The Tay Bridge disaster occurred during a violent storm on Sunday 28 December 1879 when the first Tay Rail Bridge collapsed while a train was passing over it from Wormit to Dundee, killing all aboard. The bridge—designed by Sir Thomas Bouch—used lattice girders supported by iron piers, with cast iron columns and wrought iron cross-bracing. The piers were narrower and their cross-bracing was less extensive and robust than on previous similar designs by Bouch.

Disasters, Transportation

Kaprun disaster

The Kaprun disaster was a fire that occurred in an ascending train in the tunnel of the Gletscherbahn Kaprun 2 funicular in Kaprun, Austria, on 11 November 2000. The disaster claimed the lives of 155 people. There were 12 survivors from the burning ascending train. Most of the victims were skiers on their way to the Kitzsteinhorn Glacier.

Wars and warfare, Transportation

Grdelica train bombing

The Grdelica train bombing occurred on 12 April 1999, when two missiles fired by NATO aircraft hit a passenger train while it was passing across a railway bridge over the Južna Morava river at Grdelica gorge, some 300 kilometres (190 mi) south of Belgrade in Serbia. As a result, at least 20 civilian passengers were killed or declared missing. This resulted as the deadliest rail disaster in Serbian history. Over a decade after the attack, Serbian sources reported that a large number of passengers were classified as "missing", without giving a finalized number of victims.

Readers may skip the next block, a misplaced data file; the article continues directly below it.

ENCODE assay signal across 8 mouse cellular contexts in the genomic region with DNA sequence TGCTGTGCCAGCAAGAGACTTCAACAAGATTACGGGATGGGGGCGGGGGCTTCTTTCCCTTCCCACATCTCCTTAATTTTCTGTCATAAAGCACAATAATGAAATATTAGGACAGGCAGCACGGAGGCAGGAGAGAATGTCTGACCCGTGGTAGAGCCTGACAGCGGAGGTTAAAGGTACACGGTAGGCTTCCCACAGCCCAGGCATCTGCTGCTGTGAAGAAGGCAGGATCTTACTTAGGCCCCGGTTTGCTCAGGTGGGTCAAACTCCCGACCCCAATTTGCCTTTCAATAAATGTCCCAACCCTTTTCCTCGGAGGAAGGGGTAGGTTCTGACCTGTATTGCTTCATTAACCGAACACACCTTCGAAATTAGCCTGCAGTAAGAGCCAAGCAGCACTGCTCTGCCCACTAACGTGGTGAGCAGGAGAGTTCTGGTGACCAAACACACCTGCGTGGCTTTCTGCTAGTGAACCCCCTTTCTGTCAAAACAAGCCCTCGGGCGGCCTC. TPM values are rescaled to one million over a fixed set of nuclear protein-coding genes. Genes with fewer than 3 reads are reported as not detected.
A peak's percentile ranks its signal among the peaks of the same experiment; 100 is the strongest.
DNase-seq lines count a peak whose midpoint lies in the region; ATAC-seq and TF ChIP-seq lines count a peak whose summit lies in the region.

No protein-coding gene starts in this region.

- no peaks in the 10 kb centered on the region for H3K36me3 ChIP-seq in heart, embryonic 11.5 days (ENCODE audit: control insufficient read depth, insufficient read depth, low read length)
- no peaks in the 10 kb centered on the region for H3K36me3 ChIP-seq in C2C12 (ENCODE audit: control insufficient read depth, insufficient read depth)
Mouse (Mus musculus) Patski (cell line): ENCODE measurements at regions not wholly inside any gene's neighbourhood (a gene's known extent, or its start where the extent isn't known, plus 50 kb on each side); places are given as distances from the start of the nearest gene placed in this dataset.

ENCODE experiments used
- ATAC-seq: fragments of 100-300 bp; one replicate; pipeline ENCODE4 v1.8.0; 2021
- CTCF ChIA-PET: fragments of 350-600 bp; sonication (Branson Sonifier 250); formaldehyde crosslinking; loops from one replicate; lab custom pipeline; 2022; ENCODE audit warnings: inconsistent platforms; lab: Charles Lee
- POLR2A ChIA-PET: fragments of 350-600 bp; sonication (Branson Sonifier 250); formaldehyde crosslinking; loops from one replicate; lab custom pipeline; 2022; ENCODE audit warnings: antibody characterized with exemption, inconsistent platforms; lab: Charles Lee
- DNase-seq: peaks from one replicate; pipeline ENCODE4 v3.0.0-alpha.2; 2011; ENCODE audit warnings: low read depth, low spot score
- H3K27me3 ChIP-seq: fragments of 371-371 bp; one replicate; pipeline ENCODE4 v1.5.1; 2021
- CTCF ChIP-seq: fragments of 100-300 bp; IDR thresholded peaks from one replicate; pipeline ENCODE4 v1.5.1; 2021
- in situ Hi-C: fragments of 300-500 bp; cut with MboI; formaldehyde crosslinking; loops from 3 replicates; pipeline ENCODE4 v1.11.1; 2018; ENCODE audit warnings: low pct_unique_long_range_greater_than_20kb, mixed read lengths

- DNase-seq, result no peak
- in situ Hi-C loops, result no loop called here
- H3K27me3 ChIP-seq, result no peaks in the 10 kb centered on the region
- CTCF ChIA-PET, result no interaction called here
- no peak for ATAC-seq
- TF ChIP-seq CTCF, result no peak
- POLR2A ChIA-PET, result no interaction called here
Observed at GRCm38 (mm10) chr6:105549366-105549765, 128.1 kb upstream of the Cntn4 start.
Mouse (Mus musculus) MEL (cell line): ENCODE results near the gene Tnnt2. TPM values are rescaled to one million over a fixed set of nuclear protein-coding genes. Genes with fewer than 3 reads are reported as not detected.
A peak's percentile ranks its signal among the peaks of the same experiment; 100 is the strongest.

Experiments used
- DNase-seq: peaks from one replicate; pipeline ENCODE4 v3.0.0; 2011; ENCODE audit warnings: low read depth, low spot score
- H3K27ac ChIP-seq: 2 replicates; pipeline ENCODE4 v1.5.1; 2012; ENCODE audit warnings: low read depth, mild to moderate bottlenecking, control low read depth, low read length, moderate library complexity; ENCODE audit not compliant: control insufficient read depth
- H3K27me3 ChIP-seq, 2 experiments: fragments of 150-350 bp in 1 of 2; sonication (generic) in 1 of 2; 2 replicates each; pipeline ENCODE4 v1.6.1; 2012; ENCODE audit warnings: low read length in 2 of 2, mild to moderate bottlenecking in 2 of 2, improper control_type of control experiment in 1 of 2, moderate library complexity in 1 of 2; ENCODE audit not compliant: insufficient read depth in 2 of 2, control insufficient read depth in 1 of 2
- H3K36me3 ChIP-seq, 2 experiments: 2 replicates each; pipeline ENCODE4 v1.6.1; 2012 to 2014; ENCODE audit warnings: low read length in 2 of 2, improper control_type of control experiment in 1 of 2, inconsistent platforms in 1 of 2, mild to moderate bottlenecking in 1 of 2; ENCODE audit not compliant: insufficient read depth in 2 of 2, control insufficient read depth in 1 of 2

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Montparnasse derailment

The Montparnasse derailment occurred at 16:00 on 22 October 1895 when the Granville–Paris Express overran the buffer stop at its Gare Montparnasse terminus. With the train several minutes late and the driver trying to make up for lost time, it entered the station too fast and the train air brake failed to stop it. After running through the buffer stop, the train crossed the station concourse and crashed through the station wall; the locomotive fell onto the Place de Rennes below, where it stood on its nose. A woman in the street below was killed by falling masonry. The engineer was fined 50 francs and one of the guards 25 francs.